Classical Rhetorics, Technical Communication, the Holocaust, and the Object Beyond
A conversation with Steven Katz, the R. Roy and Marnie Pearce Professor of Professional Communication, and Professor of English, at Clemson University.
Wednesday, October 22
125 Nolte Center
Presented by the Department of Writing Studies
This presentation will entail discussions of rhetoric, Judaism, and philosophies of language and reality. Revisiting what he had considered to be a primary ethical problem rooted in classical Greek and Roman rhetoric, what he called "the ethic of expediency" first formalized in Aristotle's Rhetoric, Dr. Katz will touch on the apparent manifestation of this ethic in technical communication, and whether and to what degree the ethic of expediency was a major operant in the Holocaust.
Picking up the Jewish theme, Dr. Katz will summarize an ancient philosophy of the Hebrew aleph-bet, and briefly compare this philosophy to that of classical Greek rhetoric; he will argue, as he has done in publication, that this philosophy of the Hebrew aleph-bet seems to represent a somewhat unique strand of classical rhetoric. Dr. Katz will suggest ways this Jewish sophistic relates to technical communication, and how the rhetoric of the aleph-bet may harbor or at least hint at an ontological antidote to the ethic of expediency.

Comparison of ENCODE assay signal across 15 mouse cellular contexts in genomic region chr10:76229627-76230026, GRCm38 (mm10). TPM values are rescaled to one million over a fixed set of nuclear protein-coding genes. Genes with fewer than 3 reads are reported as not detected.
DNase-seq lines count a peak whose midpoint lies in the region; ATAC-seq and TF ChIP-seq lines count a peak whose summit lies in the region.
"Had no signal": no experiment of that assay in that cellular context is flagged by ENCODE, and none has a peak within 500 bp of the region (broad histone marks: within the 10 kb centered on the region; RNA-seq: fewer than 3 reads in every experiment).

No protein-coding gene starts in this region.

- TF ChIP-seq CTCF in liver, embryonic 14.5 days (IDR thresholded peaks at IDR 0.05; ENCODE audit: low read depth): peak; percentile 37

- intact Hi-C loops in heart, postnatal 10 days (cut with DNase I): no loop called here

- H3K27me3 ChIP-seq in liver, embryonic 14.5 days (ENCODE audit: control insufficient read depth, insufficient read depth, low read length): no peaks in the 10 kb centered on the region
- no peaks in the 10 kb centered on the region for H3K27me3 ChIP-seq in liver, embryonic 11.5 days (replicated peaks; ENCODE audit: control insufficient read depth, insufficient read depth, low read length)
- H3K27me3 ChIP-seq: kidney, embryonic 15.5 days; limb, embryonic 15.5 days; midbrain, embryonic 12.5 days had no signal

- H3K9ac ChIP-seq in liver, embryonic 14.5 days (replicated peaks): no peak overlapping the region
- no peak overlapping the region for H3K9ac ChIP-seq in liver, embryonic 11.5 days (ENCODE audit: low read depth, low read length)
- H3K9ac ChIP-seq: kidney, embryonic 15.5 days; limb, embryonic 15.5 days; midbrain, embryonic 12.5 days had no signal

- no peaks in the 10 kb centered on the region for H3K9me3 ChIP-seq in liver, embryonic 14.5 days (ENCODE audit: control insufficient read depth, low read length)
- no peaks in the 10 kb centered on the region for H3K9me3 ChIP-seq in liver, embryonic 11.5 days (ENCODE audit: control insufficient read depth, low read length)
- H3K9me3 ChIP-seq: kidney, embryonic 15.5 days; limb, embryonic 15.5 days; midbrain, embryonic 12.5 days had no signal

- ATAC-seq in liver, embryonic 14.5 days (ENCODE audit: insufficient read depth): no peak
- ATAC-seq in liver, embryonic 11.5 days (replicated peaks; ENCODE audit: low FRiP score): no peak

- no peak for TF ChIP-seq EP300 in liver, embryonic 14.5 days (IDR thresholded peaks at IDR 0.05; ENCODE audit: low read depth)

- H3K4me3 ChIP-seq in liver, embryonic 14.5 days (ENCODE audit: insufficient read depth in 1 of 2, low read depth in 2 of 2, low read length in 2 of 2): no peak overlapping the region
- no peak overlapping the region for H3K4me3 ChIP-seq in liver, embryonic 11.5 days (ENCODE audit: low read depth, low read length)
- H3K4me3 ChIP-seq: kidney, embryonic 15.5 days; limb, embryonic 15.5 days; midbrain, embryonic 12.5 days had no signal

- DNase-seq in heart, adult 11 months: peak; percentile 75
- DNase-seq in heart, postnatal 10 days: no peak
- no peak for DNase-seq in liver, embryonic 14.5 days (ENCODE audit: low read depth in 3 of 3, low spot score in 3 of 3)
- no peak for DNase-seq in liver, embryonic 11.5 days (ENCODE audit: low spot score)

In the conclusion of his presentation, Dr. Katz will speculate about the epistemological implications of this orthographic ontology for mystical, magical, empirical, social-epistemic, deconstructive, object-oriented, and digital philosophies of communication and reality in a post-human age.
Lunch will follow this special event. Please RSVP to Kate Gobel (email@example.com.)
This lecture is sponsored by Center for Holocaust & Genocide Studies, The Center for Jewish Studies and the Department of English.